Former Leeds midfielder Mick Bates, who played for the club for 12 years and made almost 200 appearances during the Don Revie era, has died aged 73.
Bates played for Leeds during the 1960s and 70s when they regularly challenged for major honours, making a total of 191 appearances and scoring nine goals.
A statement on Leeds' official website read: "Leeds United are saddened to learn of the death of former player Mick Bates at the age of 73.
"His 12 years as a professional with the Whites were the most successful in the club's history, as the legendary side won two league titles in 1969 and 1974, the Inter-Cities Fairs Cup twice in 1968 and 1971, the FA Cup in 1972, the League Cup in 1968 and the Charity Shield in 1969."
Bates was never able to hold down a regular starting place due to the presence of skipper Billy Bremner and Johnny Giles at the heart of midfield but was a hugely popular figure at Elland Road.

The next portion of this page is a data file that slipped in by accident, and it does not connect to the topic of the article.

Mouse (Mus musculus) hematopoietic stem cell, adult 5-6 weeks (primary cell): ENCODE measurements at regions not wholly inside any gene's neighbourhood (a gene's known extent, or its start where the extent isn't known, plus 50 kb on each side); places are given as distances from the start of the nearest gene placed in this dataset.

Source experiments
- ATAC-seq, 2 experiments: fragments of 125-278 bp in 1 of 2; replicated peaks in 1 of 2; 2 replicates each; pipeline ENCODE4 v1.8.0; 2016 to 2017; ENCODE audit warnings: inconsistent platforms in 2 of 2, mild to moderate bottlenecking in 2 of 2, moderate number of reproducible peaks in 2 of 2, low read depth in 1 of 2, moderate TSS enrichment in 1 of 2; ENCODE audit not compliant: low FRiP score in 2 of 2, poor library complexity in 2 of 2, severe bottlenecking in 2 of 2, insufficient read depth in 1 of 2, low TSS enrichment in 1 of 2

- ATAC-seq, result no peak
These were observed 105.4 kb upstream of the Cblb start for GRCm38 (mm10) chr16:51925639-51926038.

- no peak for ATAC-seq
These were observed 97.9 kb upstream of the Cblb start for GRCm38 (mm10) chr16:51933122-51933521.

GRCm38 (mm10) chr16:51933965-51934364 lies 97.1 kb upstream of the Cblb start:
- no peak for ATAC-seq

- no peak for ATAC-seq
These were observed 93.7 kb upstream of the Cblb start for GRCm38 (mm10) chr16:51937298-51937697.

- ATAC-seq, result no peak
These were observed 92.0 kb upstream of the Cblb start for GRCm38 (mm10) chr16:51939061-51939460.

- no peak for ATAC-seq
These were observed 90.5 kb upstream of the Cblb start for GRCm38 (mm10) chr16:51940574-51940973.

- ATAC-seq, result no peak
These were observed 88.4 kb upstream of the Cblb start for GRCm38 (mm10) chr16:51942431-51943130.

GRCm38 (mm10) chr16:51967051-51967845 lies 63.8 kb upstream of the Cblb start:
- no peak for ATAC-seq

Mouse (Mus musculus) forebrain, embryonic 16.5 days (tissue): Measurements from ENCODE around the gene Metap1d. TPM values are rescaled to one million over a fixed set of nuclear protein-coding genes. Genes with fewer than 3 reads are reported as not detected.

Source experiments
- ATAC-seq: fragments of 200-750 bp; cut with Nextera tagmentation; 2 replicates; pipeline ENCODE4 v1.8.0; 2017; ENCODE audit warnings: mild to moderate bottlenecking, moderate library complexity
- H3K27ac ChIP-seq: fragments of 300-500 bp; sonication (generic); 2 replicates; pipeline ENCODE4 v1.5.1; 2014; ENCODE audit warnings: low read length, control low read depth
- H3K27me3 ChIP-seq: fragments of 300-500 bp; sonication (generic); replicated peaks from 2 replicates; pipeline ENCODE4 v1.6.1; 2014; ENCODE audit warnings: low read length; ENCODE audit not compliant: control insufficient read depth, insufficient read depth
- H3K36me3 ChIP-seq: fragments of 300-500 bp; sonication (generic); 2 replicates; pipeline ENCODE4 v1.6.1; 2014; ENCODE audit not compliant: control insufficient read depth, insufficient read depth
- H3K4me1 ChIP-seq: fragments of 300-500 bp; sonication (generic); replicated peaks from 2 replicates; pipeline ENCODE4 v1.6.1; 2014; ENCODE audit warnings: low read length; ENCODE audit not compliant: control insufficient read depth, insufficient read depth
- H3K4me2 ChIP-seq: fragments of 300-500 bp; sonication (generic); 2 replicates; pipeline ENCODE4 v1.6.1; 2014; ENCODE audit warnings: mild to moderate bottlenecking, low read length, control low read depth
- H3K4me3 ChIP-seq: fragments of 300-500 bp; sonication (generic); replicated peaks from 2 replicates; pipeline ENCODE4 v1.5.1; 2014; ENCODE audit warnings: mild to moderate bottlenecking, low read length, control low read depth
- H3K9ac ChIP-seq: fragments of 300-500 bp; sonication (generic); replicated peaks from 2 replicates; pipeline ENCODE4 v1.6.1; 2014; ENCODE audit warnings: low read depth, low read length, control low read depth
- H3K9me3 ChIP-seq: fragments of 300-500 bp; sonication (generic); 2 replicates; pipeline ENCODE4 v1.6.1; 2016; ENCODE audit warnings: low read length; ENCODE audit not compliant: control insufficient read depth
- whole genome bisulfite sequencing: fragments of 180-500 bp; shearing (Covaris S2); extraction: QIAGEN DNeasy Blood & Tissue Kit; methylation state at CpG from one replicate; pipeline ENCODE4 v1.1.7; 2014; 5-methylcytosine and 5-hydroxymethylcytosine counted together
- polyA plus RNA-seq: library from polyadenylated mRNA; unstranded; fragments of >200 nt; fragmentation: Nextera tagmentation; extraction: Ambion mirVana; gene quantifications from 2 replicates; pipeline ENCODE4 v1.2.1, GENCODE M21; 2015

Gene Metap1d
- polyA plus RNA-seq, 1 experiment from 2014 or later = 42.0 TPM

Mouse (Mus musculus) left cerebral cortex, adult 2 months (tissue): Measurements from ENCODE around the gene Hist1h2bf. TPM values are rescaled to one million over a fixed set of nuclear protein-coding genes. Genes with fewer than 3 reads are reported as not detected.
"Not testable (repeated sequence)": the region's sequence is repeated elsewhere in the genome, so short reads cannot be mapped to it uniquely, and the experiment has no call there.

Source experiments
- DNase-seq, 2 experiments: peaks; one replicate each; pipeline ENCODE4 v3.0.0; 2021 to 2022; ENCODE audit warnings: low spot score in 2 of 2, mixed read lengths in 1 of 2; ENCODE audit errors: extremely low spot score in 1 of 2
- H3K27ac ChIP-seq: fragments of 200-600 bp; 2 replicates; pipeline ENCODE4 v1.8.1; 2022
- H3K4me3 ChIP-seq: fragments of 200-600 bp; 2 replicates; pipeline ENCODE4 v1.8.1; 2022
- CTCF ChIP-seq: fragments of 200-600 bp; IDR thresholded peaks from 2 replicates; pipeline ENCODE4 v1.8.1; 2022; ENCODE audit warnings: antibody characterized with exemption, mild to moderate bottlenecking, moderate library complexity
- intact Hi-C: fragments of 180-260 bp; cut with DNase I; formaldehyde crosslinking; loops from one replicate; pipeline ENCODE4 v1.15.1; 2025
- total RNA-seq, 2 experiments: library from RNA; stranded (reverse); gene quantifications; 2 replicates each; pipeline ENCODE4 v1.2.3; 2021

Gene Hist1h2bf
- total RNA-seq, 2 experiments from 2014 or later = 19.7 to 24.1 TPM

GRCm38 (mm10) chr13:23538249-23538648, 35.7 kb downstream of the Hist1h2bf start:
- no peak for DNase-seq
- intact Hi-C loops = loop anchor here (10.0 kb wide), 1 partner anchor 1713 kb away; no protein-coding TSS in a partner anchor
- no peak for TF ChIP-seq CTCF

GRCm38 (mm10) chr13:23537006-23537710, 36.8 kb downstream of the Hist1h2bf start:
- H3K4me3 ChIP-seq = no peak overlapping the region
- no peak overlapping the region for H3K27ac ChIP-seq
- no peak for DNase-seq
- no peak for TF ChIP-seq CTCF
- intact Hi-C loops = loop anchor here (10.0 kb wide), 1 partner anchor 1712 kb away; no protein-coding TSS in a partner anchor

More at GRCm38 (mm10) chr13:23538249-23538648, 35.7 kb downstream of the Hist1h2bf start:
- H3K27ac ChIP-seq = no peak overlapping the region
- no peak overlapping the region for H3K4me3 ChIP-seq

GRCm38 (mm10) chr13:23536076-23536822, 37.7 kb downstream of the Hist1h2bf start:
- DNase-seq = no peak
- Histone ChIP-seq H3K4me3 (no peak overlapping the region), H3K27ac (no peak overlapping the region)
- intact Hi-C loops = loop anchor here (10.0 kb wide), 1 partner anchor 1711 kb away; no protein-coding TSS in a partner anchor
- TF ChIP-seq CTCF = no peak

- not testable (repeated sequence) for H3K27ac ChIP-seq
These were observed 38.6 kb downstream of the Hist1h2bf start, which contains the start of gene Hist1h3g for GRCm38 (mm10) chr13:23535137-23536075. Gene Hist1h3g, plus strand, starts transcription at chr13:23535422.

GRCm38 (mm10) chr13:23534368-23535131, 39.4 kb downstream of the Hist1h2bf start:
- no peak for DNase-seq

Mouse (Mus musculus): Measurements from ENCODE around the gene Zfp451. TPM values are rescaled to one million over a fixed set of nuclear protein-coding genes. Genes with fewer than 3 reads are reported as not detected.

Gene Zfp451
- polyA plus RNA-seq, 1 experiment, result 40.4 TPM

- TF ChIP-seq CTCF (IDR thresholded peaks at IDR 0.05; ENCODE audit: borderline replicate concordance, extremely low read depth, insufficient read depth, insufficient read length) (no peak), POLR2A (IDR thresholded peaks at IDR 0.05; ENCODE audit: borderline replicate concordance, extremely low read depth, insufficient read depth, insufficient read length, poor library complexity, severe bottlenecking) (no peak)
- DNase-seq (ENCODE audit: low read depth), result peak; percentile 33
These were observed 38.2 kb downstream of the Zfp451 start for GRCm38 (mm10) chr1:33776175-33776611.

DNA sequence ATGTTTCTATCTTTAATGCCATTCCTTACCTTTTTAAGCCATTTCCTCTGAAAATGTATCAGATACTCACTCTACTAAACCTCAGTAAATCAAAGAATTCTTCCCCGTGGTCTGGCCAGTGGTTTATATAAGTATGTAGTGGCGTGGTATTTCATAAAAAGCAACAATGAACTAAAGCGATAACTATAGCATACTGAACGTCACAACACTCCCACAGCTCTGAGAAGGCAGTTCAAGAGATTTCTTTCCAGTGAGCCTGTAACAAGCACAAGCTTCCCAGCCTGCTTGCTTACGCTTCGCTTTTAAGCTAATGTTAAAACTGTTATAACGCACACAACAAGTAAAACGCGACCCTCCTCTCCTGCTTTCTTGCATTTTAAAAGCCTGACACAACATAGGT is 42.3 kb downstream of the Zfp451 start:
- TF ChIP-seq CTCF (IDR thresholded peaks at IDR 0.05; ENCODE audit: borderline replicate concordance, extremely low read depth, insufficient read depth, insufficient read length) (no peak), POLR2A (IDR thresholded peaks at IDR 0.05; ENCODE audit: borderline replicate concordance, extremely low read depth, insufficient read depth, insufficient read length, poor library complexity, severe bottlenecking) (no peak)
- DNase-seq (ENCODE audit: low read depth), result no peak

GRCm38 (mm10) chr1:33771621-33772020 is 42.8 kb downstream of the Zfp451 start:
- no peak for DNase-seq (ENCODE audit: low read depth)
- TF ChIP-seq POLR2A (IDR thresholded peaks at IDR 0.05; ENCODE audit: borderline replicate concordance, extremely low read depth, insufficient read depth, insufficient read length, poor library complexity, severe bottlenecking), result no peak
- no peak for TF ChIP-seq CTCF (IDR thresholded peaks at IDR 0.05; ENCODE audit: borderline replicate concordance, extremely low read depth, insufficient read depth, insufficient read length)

Leeds added: "As part of the club's centenary celebrations in 2019, Mick, alongside fellow members of the Revie team, was granted the Freedom of the City of Leeds by Leeds City Council.
"Our thoughts and prayers are with Mick's wife Jill, son Paul and the rest of his family at this difficult time."
Bates showed great loyalty to the club, never looking to move away in order to gain regular first-team football and although he started most games on the substitutes' bench, he proved his versatility in several positions.
Bates' longest run in the side came during the 1972-73 season when he played alongside Giles and Bremner in the absence of the injured Eddie Gray.
He was a late replacement for Mick Jones during the 1972 FA Cup final against Arsenal and scored in the first leg of the Fairs Cup final (later the UEFA Cup) in 1971 when Leeds beat Juventus.
Bates was born in Armthorpe, Doncaster, in 1947, and signed professionally for Leeds in 1964 after completing his apprenticeship.
Following further spells with Bradford and hometown club Doncaster, Bates retired as a player in 1981.